Once our agressive, (Young adult or teen male), ussually who is on a snowboard ,has reached the maximum velocity that straight lining down a slope can get them, they are at thier most dangerous, because they are cannot, (are unable) to change direction. The best that they can do is hit the brakes, (thier Heel edge), and try to stop in time. Sorry but all too often by then it is too late. Thier heel edge begins skipping and they proceed with gravity in a straight line at the person or object that has make the mistake of being in thier way.
Sorry if this seems too Bias against Snowboarding. It is just the reality of our times... and many people have been hurt because of it.., until we can get the point across to all of our guests on the slopes to be in control all the time, it will continue and many more will be injured or killed.

Sideline commentary

Do we all need to take a step back and recognize that we do not know the true circumstances in this incident? To say as the article does that the snowboarder "made no attempt to avoid" the woman is misleading. Does anyone really think that he hit her on purpose? Accidents happen all the time- only they usually involve the skier or rider making a poor decision and suffering the consequences on his/ her own. How many deaths have occured in the East this year from collisions with trees or other immovable objects? Do we chalk that up to suicide? Unfortunately this mistake involved another party who happened to be killed, but we should not be so quick to hang the teen who is already suffering with the guilt of what happened- something none of us can comment on. Needless to say something must be done (proactively maybe?), but it seems extreme to send the kid to jail for manslaughter. It scares me to think of where the ski industry might head if this is the direction we turn.
As far as snowboarders scraping all the snow off the trail, I thought we got over that opinion years ago.


I have had situations were reckless snowboarders threatened myself or my ski partners on slopes in Austria, Utah and Idaho. After close calls I ski up to them and they get a racing glove to the face. This is a very rare situation, happening only 5 times in 20 years but I will not be victimized by those without regard for the Code.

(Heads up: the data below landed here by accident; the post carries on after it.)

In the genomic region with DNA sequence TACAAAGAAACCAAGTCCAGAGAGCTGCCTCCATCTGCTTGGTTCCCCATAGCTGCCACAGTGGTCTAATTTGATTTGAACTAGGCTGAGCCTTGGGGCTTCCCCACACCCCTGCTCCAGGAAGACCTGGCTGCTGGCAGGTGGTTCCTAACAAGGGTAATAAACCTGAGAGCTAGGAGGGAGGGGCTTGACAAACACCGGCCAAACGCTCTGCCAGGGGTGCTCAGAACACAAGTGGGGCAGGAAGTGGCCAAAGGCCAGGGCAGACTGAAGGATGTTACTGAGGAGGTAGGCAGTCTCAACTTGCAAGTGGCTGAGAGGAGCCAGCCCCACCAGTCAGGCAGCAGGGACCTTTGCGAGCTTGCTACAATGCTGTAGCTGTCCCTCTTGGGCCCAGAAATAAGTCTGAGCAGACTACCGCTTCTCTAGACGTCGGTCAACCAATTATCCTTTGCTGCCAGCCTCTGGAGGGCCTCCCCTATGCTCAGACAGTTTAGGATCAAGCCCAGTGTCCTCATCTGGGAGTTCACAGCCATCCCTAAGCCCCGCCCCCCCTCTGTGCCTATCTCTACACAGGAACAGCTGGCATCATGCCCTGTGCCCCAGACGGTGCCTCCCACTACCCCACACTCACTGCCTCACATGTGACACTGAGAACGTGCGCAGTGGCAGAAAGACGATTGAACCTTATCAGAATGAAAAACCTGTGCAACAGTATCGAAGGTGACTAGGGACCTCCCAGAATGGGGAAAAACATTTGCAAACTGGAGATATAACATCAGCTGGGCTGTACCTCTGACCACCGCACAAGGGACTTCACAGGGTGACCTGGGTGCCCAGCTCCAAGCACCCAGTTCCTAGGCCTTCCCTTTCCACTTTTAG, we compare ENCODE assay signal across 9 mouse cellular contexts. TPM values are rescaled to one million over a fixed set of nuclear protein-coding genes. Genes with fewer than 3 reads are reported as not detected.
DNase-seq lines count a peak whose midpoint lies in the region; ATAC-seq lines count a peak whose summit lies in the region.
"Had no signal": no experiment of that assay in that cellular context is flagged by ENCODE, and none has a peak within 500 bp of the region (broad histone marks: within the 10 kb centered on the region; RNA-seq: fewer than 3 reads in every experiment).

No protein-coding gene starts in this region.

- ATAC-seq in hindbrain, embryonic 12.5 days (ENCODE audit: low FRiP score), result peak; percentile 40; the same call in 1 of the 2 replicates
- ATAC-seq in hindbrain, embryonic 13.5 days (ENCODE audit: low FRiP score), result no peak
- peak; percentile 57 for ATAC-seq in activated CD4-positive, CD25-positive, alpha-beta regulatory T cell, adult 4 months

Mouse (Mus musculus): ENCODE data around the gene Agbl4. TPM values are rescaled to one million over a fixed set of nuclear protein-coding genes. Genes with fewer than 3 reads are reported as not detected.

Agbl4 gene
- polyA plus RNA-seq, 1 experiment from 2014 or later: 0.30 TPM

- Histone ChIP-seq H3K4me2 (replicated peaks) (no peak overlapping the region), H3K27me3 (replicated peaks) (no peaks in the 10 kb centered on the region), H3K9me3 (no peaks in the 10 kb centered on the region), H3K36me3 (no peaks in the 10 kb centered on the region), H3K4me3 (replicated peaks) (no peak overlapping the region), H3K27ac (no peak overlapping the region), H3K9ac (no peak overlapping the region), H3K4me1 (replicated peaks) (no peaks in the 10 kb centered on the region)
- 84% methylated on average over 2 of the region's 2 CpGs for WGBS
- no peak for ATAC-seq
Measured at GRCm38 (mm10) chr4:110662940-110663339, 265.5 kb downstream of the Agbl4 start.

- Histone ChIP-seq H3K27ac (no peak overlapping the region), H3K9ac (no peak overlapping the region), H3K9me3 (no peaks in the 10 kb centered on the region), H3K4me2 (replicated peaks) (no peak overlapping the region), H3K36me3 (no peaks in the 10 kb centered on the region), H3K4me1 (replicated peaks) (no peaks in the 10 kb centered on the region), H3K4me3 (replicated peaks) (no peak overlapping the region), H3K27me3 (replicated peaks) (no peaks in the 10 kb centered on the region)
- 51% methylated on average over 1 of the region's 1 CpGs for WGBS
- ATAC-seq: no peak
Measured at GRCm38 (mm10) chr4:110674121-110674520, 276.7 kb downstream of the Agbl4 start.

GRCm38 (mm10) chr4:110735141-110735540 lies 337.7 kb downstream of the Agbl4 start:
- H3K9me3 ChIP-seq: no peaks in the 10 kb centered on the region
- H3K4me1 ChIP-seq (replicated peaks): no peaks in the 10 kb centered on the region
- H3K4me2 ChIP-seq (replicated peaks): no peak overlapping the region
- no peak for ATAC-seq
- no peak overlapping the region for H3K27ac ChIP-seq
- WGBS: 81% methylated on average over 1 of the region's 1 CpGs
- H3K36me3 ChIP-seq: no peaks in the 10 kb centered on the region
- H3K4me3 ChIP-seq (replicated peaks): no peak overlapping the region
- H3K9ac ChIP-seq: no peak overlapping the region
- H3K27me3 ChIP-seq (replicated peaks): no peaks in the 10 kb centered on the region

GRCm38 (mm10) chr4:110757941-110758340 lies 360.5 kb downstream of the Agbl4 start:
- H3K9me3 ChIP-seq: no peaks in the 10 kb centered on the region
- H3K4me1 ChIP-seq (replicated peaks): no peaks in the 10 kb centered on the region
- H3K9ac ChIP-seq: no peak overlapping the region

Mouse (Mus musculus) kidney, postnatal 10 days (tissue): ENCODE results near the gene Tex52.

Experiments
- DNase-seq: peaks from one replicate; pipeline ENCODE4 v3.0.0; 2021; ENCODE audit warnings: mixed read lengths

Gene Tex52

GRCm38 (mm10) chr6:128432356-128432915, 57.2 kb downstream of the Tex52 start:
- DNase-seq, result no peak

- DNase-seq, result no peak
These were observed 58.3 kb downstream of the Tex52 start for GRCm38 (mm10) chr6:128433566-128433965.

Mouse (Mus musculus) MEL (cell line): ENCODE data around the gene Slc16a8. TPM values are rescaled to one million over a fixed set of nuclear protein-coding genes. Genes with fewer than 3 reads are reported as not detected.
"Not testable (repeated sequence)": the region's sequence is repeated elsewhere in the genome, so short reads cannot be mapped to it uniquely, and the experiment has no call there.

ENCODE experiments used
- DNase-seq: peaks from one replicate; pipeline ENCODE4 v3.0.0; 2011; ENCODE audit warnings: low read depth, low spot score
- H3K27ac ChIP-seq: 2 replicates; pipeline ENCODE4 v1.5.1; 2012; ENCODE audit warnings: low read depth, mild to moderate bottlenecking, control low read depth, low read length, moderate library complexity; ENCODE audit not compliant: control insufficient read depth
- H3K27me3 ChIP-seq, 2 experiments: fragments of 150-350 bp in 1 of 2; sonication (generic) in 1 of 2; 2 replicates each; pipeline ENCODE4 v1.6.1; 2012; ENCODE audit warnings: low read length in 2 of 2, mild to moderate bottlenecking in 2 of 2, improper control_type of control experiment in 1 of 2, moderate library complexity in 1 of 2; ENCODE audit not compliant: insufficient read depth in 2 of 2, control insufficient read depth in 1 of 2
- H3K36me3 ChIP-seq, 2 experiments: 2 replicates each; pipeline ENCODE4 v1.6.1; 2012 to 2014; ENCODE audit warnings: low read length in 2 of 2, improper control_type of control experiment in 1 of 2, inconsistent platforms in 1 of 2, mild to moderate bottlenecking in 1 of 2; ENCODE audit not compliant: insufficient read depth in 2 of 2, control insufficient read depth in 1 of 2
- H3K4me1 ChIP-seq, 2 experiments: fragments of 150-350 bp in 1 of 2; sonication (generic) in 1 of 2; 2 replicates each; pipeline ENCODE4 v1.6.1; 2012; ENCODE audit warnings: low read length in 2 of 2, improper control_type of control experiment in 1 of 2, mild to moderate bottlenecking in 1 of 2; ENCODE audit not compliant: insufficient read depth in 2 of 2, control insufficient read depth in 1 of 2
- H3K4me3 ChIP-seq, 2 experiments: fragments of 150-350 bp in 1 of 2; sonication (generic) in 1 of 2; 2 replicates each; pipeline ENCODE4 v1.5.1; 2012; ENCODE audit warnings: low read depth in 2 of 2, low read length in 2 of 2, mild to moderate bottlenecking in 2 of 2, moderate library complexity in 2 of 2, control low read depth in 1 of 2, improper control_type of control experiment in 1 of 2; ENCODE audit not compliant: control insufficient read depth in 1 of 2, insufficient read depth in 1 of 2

RE: Sideline Commentary

I mostly agree with you.

However, totally unrelated to the control issue, if you can't tell the difference in a bump run that has been skied off by gapers and boarders vs. an expert bump run with a distinct zipper - then you just don't understand where I'm coming from. There is nothing to get over - it's just a preference. Have you ever seen a bump contest with snowboards? That's what I'm talking about!
This has nothing to do with being anti boarders - I beleive snowboarding has had a very positive influence on the ski industry. That being said, skis shape the bumps differently than snowboards - thats all I'm saying. That's why I recommended Taos - for the quality of the runs.

I can't believe I just explained that.

Stay In Control

The bottom line is slopes can be more crowded with the onset of detachable lifts. This is a sport that does not get the respect you should have from the participants. Look at the lift incidents, riders continually blaming the operators for misloads. You can not bomb down the slopes un- checked,and this young person is responsible for the death of that woman , it would be the same as if he were driving a car and hit someone. I'm sure he does feel bad but he needs to be held accountable.

Turning this into something its not...

A woman is dead. A young person has screwed up his life. He will never be able to forget the seconds before the crash, the crash itself or the aftermath. Jail is not a place for that young person. This is NOT about skiers vs. snowboarders. I have spent the last 14 years in the ski industry and have witnessed MANY more out of control skiers then riders. I believe that as an industry we need to do a better job of conveying the CODE and promoting helmet use. Perhaps if she had a helmet on she would have had a chance.

It is the young age!